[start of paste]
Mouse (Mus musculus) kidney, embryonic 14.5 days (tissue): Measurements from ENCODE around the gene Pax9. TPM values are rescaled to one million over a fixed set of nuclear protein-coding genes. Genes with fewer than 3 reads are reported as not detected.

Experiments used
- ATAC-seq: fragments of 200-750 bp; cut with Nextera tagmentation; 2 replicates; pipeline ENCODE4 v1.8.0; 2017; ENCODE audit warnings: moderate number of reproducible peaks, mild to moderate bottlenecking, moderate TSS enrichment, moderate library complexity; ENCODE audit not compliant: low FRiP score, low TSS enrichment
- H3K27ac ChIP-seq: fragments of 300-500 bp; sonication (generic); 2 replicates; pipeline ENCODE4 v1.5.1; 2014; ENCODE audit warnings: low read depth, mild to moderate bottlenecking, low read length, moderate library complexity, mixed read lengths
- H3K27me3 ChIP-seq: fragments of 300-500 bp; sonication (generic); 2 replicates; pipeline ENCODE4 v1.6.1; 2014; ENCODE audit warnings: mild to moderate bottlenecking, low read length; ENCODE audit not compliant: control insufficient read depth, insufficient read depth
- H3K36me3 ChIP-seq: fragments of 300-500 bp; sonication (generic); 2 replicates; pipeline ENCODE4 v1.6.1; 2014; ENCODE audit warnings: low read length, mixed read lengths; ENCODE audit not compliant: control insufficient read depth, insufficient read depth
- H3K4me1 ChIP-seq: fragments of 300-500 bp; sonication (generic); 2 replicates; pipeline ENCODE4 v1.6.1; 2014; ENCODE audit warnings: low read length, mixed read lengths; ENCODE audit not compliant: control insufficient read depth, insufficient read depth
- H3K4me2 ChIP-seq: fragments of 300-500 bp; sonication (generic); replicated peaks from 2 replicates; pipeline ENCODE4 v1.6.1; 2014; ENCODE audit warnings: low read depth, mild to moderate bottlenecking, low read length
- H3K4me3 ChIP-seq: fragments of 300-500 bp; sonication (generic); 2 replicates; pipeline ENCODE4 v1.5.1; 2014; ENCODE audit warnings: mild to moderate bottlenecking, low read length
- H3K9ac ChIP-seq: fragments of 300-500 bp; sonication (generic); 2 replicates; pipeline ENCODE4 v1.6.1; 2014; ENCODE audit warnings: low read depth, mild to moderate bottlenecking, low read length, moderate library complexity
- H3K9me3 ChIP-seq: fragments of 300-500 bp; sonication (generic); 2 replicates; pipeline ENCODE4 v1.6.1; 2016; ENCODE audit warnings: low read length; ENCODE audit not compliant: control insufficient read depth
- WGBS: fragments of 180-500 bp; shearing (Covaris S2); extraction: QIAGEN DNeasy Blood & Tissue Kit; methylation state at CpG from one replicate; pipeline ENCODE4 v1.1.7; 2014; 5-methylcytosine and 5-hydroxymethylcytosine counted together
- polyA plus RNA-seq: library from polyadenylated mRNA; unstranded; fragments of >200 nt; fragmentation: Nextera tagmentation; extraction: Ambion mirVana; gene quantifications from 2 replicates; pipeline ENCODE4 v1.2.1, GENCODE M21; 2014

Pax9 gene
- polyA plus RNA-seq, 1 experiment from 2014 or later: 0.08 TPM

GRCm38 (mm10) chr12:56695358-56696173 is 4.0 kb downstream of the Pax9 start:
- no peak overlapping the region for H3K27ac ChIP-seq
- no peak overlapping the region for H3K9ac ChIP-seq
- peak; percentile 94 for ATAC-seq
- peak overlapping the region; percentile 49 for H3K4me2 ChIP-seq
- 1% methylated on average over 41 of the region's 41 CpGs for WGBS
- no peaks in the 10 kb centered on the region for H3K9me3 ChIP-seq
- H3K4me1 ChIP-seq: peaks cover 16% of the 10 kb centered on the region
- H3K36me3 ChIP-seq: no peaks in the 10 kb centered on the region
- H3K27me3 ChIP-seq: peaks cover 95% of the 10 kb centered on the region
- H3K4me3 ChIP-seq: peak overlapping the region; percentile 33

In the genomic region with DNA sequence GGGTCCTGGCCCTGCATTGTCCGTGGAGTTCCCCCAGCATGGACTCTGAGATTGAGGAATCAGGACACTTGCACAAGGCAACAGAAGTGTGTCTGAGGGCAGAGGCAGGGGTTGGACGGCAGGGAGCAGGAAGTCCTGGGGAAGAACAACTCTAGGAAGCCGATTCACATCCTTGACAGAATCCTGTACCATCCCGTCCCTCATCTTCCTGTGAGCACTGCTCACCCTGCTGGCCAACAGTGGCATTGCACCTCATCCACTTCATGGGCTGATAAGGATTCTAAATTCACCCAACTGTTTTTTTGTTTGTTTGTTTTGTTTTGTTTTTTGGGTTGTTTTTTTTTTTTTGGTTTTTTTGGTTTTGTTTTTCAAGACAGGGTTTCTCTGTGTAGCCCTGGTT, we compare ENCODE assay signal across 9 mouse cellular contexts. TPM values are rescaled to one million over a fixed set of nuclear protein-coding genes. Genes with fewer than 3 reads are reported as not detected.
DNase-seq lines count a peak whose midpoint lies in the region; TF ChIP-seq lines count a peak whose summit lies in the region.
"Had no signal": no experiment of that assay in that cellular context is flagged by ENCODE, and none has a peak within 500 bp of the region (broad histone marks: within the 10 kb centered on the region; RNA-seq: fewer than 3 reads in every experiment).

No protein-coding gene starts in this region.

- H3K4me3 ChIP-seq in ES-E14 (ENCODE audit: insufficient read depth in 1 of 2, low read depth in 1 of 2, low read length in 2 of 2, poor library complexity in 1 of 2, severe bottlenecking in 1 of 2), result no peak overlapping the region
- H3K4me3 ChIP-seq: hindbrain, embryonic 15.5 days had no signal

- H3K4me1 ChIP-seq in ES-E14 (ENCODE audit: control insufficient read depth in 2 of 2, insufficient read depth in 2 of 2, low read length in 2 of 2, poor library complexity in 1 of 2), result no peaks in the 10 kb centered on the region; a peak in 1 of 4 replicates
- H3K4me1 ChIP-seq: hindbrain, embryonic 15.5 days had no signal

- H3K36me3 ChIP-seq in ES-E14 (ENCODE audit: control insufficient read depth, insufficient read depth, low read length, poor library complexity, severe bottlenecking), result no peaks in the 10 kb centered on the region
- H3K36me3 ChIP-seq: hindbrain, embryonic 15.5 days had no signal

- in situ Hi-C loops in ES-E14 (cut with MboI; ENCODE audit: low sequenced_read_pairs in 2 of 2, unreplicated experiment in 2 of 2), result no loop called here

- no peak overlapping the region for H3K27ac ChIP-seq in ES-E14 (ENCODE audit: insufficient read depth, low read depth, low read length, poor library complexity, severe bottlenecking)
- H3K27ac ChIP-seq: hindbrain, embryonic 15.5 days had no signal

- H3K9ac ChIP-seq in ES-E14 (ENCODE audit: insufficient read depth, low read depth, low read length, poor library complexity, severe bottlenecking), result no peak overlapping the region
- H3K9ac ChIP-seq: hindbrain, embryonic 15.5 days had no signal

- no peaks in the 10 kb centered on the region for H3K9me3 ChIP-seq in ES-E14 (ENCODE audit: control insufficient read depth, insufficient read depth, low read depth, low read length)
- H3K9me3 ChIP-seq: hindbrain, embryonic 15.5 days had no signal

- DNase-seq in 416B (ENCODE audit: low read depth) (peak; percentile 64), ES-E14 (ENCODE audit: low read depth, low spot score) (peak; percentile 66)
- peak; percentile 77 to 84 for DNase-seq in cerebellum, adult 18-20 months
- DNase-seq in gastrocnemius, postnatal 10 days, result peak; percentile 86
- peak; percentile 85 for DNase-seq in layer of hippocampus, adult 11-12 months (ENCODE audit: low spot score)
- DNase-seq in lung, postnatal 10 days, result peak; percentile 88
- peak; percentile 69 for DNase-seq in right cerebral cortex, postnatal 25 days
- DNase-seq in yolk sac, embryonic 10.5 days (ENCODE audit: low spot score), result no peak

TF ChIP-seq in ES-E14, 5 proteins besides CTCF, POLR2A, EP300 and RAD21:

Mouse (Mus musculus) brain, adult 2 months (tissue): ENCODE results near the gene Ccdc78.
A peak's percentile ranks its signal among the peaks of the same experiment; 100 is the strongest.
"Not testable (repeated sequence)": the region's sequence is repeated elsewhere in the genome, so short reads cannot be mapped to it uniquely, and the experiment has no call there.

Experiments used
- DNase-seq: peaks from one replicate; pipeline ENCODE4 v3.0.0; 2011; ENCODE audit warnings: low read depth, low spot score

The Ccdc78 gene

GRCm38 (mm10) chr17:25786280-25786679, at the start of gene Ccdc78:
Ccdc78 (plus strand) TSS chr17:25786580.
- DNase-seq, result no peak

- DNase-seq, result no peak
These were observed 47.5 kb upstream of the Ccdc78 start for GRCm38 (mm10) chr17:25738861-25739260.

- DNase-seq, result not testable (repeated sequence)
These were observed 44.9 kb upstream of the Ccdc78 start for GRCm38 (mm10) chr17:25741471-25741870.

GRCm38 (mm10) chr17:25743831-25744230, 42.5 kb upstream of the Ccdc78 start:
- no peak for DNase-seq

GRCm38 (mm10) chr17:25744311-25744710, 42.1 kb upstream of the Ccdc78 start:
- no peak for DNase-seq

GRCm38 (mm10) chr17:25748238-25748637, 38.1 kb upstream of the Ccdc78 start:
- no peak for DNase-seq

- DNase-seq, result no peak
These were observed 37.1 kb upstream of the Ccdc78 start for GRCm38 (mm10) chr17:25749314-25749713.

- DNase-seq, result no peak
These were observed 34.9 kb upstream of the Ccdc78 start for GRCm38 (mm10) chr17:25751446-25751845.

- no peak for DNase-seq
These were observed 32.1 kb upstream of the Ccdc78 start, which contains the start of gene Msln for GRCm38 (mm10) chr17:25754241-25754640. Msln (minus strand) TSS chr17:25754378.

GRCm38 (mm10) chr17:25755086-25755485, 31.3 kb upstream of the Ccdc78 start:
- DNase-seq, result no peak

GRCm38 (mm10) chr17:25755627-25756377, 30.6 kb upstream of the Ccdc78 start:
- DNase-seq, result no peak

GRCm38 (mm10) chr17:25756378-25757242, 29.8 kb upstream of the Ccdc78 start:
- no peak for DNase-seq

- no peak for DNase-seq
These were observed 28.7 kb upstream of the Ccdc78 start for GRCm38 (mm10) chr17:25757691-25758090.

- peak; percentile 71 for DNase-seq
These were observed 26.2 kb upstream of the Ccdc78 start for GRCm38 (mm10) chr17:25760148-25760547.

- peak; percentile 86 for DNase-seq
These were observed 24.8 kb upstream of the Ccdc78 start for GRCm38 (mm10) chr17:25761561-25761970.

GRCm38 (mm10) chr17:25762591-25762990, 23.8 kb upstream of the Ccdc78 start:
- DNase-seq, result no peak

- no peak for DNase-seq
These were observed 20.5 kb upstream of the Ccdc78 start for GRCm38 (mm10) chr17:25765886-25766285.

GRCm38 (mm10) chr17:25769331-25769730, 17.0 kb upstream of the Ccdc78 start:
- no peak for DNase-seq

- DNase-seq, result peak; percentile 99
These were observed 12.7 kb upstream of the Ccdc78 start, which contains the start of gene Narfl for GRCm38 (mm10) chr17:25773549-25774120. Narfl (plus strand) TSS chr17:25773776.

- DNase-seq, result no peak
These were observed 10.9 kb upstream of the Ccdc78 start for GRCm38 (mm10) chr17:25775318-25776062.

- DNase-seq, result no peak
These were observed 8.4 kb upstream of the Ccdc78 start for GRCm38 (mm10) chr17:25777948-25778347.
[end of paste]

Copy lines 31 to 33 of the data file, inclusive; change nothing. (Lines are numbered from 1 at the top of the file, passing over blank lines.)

- H3K4me3 ChIP-seq in ES-E14 (ENCODE audit: insufficient read depth in 1 of 2, low read depth in 1 of 2, low read length in 2 of 2, poor library complexity in 1 of 2, severe bottlenecking in 1 of 2), result no peak overlapping the region
- H3K4me3 ChIP-seq: hindbrain, embryonic 15.5 days had no signal

- H3K4me1 ChIP-seq in ES-E14 (ENCODE audit: control insufficient read depth in 2 of 2, insufficient read depth in 2 of 2, low read length in 2 of 2, poor library complexity in 1 of 2), result no peaks in the 10 kb centered on the region; a peak in 1 of 4 replicates